With so many rumours circulating about the first Pokemon game for the Nintendo Switch its become one of E3’s most anticipated titles. Pokemon has an uncertain history when it comes to spin-offs, which is why everyone was much relieved when GameFreak announced that this would be an RPG. Or rather, they were relieved, until a title of of Pokemon Let’s Go: Pikachu/Eevee edition was ‘leaked’ and details like Pokemon Go integration resulted in a knee-jerk reaction that can be read in comments sections across the internet. Even if Pokemon Switch is a huge departure from previous handheld entries, there’s still no reason to despair. The Gamecube saw the release of two unconventional Pokemon RPGs, Pokemon Colosseum and Pokemon XD: Gale of Darkness, which have merits even the main series sometimes lacks.
Both of these Gamecube Pokemon titles share a lot of common. They are both set in the Orre region, with many of the same locations revisited (or recycled) in the sequel. Graphics and gameplay wise there is no real difference between them. The limitations of the games replay value are impacted by this: they’re slow. The chief novelty of both games were ‘3D’ Pokemon battles during a time when the main series was still using 2D sprites. While the Pokemon models are by no means bad, they no longer justify the price of admission. With Pokemon Go being very popular but with a very basic combat system there seems huge possibilities for a game like Pokemon Let’s Go to interact with ‘mon in new ways. Pokemon Colosseum does actually have a lot more to offer.
The Gamecube Pokemon RPGs have a much more serious tone. The Orre region itself is largely desert-like landscape and, mostly, devoid of wild Pokemon. There are wild Pokemon ‘hot spots’ in Gale of Darkness, but this was a cumbersome and unnecessary addition. Instead, most Pokemon you capture are stolen from other trainers. The first game does a better job of setting this up. You control Wes, who looks substantially older than most Pokemon protagonists. Wes is a former member of Team Snagem, a group of Pokemon snatchers, who has seemingly reformed. Wes teams up with Rui to identify and capture ‘shadow Pokemon’ from their trainers: Pokemon who have had their hearts closed in an effort to make them stronger. Michael, the lead character in Gale of Darkness, is a return to the boy-heroes of the handhelds, and primarily rescues shadow Pokemon from the villainous Cipher. The game’s failure to recreate the series’ usual open worlds and capturing mechanics was a major disappointment to many at the time, but in hindsight this is what sets the games apart and makes them worth revisiting. If Pokemon Switch does turn out to be Pokemon Let’s Go and if that turns out to be something unusual or even baffling its sure to have unique features and charms.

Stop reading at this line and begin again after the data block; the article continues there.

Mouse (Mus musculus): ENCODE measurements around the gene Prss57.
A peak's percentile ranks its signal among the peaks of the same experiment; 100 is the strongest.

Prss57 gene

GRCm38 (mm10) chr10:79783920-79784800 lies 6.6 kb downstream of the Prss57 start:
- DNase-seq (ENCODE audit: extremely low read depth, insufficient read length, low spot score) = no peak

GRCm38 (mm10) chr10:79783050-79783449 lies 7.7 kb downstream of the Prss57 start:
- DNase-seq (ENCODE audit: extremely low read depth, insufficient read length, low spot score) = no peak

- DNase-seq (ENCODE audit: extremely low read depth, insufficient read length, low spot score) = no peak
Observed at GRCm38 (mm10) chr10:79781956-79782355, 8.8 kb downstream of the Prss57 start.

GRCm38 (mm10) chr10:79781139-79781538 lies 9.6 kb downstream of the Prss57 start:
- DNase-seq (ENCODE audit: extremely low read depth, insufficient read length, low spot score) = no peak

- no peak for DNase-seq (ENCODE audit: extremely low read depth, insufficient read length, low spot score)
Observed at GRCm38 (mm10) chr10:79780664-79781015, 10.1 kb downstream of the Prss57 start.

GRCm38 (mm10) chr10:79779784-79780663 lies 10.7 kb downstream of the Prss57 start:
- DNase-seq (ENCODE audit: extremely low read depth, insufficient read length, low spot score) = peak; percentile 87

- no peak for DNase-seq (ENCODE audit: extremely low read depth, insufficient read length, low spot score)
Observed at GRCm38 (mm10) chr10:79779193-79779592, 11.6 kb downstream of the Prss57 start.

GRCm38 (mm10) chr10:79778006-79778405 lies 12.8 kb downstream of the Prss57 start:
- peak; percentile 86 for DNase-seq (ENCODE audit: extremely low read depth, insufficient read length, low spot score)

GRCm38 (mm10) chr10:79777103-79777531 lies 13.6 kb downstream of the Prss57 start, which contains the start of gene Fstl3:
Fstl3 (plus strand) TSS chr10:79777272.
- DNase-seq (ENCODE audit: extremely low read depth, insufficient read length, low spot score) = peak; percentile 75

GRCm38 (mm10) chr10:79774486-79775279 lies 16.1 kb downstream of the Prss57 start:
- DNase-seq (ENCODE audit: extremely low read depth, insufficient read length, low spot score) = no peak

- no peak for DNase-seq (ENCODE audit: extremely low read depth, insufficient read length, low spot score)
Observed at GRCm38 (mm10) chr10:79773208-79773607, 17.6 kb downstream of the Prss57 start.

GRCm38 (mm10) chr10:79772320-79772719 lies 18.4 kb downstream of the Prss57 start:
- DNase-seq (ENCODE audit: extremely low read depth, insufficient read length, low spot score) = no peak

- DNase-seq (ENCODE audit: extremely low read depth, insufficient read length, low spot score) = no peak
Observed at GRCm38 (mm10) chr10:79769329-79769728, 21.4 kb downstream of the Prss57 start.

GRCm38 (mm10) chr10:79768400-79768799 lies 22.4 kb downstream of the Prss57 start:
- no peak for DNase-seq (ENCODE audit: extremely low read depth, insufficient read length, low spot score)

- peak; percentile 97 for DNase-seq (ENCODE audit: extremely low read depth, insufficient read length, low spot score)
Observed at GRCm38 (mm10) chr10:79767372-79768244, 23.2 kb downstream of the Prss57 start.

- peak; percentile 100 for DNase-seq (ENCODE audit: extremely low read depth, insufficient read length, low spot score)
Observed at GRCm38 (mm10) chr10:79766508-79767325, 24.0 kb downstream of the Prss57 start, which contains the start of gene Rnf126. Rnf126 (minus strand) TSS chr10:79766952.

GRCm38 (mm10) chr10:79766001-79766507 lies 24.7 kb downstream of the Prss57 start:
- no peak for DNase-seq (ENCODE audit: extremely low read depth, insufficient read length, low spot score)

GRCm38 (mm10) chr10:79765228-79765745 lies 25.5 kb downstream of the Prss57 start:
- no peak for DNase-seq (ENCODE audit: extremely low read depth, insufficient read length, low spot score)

Pokemon XD: Gale of Darkness is hard. Not brutally: like any Pokemon game leveling and training can help you overcome any obstacle, but the game’s different approach severely limits your options in ways that make it reminiscent of a Nuzlocke run. Firstly, as there are no wild Pokemon or routes to travel down you have a vastly reduced amount of Pokemon to capture. Add in to this the fact you can only capture specific ‘shadow’ Pokemon and you’re left comprising a team of whatever you come across and making the best of it. The lack of wild Pokemon is also a contributing factor to the game’s experience curve. You’ll find yourself progressing through areas battling every trainer only to find the strength of your opponents growing faster than your own team. There are places to train, Mt. Battle is a gauntlet of 100 trainers of increasing strength you can dip in and out of or repeat as needed, but this is feels far more like grinding than backtracking down a route to catch more Pokemon or getting lost in a cave. This is where you’ll also be irritated by just how slow moving the battling can feel. Combine this with the fact you need to capture Pokemon mid-battle and you’ll realise why these games are so satisfying: they offer up a challenge that the more recent 3DS entries have not come close to. Trying to lower the HP of strong Pokemon during a boss encounter makes capturing many of the later-game shadow Pokemon feel like capturing a legendary: you’ll be crossing your fingers hoping that ultraball stays closed before the foe’s Primeape knocks you unconscious.
While neither Pokemon Colosseum or Pokemon XD: Gale of Darkness delivered the full Pokemon experience or acted as a huge leap forward for the series, they showcased a great variation on the theme, and compelling roleplaying games in their own right. Whatever Pokemon Let’s Go turns out to be, whether its turns out to just be a rumour, a strange spin-off, or a huge leap forward for the series, its best to keep an open mind even past E3.